I was a bit surprised that when I went to look around, I could not easily find a simple list of what you needed to get started raising chickens. BTW, a chicken brooder is where you raise baby chickens. A chicken incubator is where you hatch fertile chicken eggs. This is a chicken brooder (baby chickens) setup. All of this is to duplicate what a mother chicken does naturally. Sit on her chicks keep them warm and together.
I see a lot of post and videos about starting which mostly go over what you need to do, but not a list of what you need to buy. So I wrote this post. We are raising Plymouth Rock in the barred color laying hens. I only wanted ten hens, but the minimum Internet order was 15. If you are buying locally, you need to check when your Country store or Tractor Supply store has chicks in because they only have chicks a few times a year. We missed that time. Thus we went with an Internet order, and the minimum order was 15. What you need to care for chickens, and I think most animals is the same thing you need to care for your family or in a bug out situation; shelter, heat, water, food. Here is what we used to start our new chicken flock.
Shelter. We are currently using our recycled ATV trailer as our first chick brooder. If I had my way, I would use a larger wire dog crate. The reason is it is more secure in keeping the chicks inside. I am a bit worried about the chicks on the wire, but I would use old packing boxes which we have a lot of and then newspaper. Anyway, we had the ATV trailer and thus used it.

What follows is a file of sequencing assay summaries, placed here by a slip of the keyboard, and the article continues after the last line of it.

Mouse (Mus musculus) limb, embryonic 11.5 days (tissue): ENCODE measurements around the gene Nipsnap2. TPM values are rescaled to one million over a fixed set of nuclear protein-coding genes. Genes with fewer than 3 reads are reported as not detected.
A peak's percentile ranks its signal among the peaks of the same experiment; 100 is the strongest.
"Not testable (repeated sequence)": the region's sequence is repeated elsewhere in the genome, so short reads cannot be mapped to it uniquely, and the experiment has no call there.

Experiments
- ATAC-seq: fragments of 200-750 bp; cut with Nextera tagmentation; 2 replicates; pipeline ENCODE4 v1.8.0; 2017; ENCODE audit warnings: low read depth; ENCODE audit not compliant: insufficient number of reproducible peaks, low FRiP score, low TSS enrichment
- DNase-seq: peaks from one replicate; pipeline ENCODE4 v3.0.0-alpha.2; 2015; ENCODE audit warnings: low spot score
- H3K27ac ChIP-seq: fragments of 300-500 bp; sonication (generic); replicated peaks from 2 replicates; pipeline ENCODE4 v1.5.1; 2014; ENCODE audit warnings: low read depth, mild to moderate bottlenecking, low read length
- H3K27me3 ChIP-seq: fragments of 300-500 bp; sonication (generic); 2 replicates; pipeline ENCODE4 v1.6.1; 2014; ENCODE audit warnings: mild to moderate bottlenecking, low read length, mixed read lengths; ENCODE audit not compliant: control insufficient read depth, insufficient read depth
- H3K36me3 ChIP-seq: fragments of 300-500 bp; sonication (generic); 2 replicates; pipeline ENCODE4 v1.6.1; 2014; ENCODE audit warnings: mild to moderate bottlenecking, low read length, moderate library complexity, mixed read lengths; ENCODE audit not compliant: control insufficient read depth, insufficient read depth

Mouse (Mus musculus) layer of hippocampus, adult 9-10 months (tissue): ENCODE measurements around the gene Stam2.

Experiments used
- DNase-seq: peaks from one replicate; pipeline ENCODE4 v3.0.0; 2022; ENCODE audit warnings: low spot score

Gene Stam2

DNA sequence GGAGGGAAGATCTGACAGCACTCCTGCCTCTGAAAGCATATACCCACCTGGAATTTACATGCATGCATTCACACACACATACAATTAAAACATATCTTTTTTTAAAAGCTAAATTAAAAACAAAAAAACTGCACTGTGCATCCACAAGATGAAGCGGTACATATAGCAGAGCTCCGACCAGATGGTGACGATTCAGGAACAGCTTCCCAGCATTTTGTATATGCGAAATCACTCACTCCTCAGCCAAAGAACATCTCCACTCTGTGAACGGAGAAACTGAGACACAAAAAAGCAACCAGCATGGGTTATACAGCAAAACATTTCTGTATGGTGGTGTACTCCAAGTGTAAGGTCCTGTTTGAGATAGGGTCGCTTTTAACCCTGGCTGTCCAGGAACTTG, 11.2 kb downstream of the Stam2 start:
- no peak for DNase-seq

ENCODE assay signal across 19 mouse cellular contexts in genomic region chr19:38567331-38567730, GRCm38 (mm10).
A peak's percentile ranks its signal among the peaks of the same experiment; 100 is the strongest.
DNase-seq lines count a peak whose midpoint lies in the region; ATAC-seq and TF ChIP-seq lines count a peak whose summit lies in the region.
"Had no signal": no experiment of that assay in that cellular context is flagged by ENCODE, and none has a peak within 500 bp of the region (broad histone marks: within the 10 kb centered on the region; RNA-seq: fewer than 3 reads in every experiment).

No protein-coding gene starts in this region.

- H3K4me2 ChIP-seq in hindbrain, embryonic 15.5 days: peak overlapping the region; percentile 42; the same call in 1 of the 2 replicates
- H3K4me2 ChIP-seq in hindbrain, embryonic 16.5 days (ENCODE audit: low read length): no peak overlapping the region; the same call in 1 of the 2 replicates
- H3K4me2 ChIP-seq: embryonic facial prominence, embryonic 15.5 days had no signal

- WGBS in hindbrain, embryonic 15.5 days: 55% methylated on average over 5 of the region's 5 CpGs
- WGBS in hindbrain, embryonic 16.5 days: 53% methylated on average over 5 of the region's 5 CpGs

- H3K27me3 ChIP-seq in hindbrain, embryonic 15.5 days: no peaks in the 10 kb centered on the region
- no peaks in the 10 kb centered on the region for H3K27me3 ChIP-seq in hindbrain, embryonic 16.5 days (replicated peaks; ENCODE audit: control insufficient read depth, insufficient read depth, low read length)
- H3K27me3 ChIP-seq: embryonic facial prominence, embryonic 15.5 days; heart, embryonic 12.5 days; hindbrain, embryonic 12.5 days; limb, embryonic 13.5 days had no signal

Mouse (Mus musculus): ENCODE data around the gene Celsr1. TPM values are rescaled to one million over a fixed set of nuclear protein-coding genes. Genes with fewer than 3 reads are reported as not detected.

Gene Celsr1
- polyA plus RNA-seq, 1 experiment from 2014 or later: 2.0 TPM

Heat. We used a simple (cheap) silver heat lamp we purchased from the local Tractor Supply. We hung it from a part of our shop. They recommend using a chain to hang the light, but I didn’t have any at this time. Our shop has a concrete floor, and the ATV trailer is metal, and we are using old newspaper thus there is less of a chance of fire. After we had realized we had a 20 degree F drop from under the light to the furthest corner of our “brooder”, I kept trying to figure out how to get more heat spread around. My eldest daughter then volunteered “hey our neighbor who has chickens has two heat lamps.” I was like “duh!”
After doing some work on the heat lamp, I realized I wanted was Prima Heat Lamp. It is fully enclosed in a plastic housing and thus further reduces the chance of fire. When I save up some more money, I will buy one or two of these. If I had to do this again, I would have purchased two Prima Heat Lamps with 250-watt bulbs for the chicken brooders. Note, we drove around to five different Country / Tractor supply stores and could not find any that carried the Prima Heat Lamps. They may be online only. They have other ways to heat chicks. One way is called the Ohio chick heater, which is normal lights under a tight box. That is a good idea, and if you are primarily heating chicks, this may be a thing to think of. However, the next animal I am dealing with is pigs. Thus I want to invest in something I can use with the chicks, something I can use with baby pigs and something I can use to provide heat in the winter for the chickens. Thus I want to look at something more flexible, and the Prima Heat Lamp seems to be pretty good. Because we didn’t have the second heat lamp, we found an old electric heater for the house. We turn that on at night with the heat lamp to keep most of the box above 90 degrees. Continue reading »